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do you really start the _new_ java executable? You can be sure, if you specify the full path to java. E.g: /usr/local/java/bin/java -version.
If you simply use "java", your bash searches the $PATH for any java executable and launches it. You can check the binary, bash would start with:
If this is your problem, I would advise to add your new java executable path into your $PATH definition (~/.bashrc would be a good place).
Hm. Is there any export PATH, too?
If yes, and if echo $PATH does not show the added java directory, the statements into the /etc/profile are never evaluated or overwriten anywhere. But _where_ is little specific to your system.
Could be some boring work to find it out
In my humble opinion, it would be most safe to add the PATH=blabla; export PATH; into ~/bashrc. Assuming, you use bash as terminal. I think this file is evaluated everytime you start a new bash session and has not so much oportunities to be overwritten.
@jay73: Noack. The -version option is not determined by any magic into /etc/alternatives. /usr/bin/java just symlinks to another symlink into /etc/alternatives. The last symlink points to any java executable, your distributor wants you to use.
If you update your $PATH, you can use _any_ java version in a conveniant way without changing any distributor specific setting. Without using the root password.
And for the same reason, I would not change the /etc/profile, but my own .bashrc file.
@lumix: IIRC, there is are a lot of files evaluated, before you see your terminal. E.g., any export PATH into your ~/.bashrc can effectively override this /etc/profile. I once had a similar problem and spent a lot of time to understand the whole process - and forgot it again
just wondering: it's my understanding that certain applications completely ignore bashrc (e.g. tomcat); how could they be installed without editing /etc/profile? I may be wrong on this subject; it's just what I remember from a lengthy forum debate some time ago and I have since made a habit of adjusting /etc/profile and /etc/alernatives first.
And also, why would /etc/alternatives be irrelevant? Wasn't it introduced presily to allow quick switching from one java kit to another?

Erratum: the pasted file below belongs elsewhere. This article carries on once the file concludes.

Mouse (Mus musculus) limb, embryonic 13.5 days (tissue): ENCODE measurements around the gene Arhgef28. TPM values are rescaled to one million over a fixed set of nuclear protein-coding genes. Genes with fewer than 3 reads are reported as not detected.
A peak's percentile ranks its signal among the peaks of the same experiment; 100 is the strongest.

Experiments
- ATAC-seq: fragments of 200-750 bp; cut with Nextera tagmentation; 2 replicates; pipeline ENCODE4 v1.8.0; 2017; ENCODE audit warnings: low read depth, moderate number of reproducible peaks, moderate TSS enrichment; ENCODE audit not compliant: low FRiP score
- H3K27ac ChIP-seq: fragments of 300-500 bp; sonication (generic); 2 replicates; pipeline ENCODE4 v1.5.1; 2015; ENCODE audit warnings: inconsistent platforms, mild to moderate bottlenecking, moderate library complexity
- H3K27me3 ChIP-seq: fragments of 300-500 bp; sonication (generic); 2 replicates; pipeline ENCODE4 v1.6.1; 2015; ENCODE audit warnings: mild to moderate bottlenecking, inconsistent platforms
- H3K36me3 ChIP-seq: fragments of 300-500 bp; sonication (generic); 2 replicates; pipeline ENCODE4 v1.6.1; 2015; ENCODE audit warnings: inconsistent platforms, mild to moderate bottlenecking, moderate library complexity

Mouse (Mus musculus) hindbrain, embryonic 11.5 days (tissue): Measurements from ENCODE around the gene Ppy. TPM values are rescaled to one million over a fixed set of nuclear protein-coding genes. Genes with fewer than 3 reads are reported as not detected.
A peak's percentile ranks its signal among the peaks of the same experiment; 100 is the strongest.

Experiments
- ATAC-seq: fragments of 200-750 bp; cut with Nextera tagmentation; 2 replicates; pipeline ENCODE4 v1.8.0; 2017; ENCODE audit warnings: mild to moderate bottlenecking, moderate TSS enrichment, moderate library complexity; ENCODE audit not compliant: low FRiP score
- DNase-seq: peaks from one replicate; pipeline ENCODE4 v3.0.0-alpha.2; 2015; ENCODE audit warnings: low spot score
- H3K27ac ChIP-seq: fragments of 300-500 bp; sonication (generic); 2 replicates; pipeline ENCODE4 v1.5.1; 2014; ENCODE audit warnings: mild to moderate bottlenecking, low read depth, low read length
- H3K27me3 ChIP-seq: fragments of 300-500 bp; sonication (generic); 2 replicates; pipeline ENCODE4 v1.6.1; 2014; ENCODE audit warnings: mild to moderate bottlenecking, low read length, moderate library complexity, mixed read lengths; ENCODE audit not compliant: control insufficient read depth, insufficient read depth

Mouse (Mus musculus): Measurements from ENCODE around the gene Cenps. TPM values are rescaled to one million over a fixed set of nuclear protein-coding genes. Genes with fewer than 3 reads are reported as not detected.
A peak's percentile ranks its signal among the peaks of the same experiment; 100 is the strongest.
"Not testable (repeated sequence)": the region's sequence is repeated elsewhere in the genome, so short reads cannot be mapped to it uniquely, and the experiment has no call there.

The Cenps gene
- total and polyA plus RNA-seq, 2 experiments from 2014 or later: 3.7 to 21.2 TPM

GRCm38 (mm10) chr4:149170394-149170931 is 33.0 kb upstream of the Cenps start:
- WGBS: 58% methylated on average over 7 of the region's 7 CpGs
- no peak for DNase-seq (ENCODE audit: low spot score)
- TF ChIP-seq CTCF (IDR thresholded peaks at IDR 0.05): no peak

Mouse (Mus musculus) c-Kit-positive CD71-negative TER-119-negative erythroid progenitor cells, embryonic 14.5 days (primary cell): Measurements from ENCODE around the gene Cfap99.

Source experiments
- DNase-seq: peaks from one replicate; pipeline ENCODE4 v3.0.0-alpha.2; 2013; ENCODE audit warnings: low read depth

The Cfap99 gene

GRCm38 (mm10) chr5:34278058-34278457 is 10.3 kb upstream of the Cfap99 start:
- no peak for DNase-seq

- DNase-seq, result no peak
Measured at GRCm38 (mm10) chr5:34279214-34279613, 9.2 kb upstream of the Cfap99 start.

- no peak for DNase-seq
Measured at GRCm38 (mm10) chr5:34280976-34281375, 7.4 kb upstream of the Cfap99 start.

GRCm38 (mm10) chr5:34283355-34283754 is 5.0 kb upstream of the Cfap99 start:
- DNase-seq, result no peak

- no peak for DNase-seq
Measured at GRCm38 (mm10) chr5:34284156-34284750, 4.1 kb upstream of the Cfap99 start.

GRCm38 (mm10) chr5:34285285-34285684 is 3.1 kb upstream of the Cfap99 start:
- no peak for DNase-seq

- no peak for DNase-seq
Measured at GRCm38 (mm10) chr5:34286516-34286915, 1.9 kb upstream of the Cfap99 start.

Oh yes, and I do have jdk/bin in my bash file, only it's in bash_profile rather than bashrc; I don't think it makes any difference because java runs just as well like that.
@jay73: Sorry for being not precise... The alternative thing is not complete irrelevant and nonsense. Yes, you can use this symink to start any jre. If you do it this way, you propably change a lot of system behaviour. Any program amd any other user suddenly uses another java. It is more minimalistic to do it on a per user level. The way I described.
What I tried to say in my last posting is, that
The result of java -version is determined by the value of java(c) in /etc/alternatives. These need to point to your new jdk or you'll always get the old version instead.
is not correct. The alternatives symlink does not evaluate any -version information. It just determines what java executable is launched. And - more important - if you change the $PATH to /my/java:$PATH - what was discussed before - the alternatives symlink will never be used. So it is irrelevant _in this setting_. That was the reason for my "noack".
Tomcat uses the shell environment to determine what java to use. IIRC it is $JAVA_HOME. So you are right - tomcat ignores the bashrc. But bash doesn't. If you start tomcat from bash, your bashrc dies matter. Not by $PATH but by $JAVA_HOME. If you do launch tomcat in another context, you have to use another mechanism to let tomcat use the desired java version.
The OP initially asked how to get his new java started by typing java -version in a terminal. He did not ask for configuring any java dependant software like tomcat or jboss. I surely would not configure a server system the same way, I'd configure a normal desktop.